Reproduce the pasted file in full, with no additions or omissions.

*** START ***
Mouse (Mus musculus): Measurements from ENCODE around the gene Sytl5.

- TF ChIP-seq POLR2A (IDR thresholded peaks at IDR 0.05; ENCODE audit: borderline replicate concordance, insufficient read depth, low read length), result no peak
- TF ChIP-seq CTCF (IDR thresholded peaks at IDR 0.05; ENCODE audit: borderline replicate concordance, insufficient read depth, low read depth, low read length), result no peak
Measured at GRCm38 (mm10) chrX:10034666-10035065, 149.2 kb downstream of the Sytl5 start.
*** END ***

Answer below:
Mouse (Mus musculus): Measurements from ENCODE around the gene Sytl5.

- TF ChIP-seq POLR2A (IDR thresholded peaks at IDR 0.05; ENCODE audit: borderline replicate concordance, insufficient read depth, low read length), result no peak
- TF ChIP-seq CTCF (IDR thresholded peaks at IDR 0.05; ENCODE audit: borderline replicate concordance, insufficient read depth, low read depth, low read length), result no peak
Measured at GRCm38 (mm10) chrX:10034666-10035065, 149.2 kb downstream of the Sytl5 start.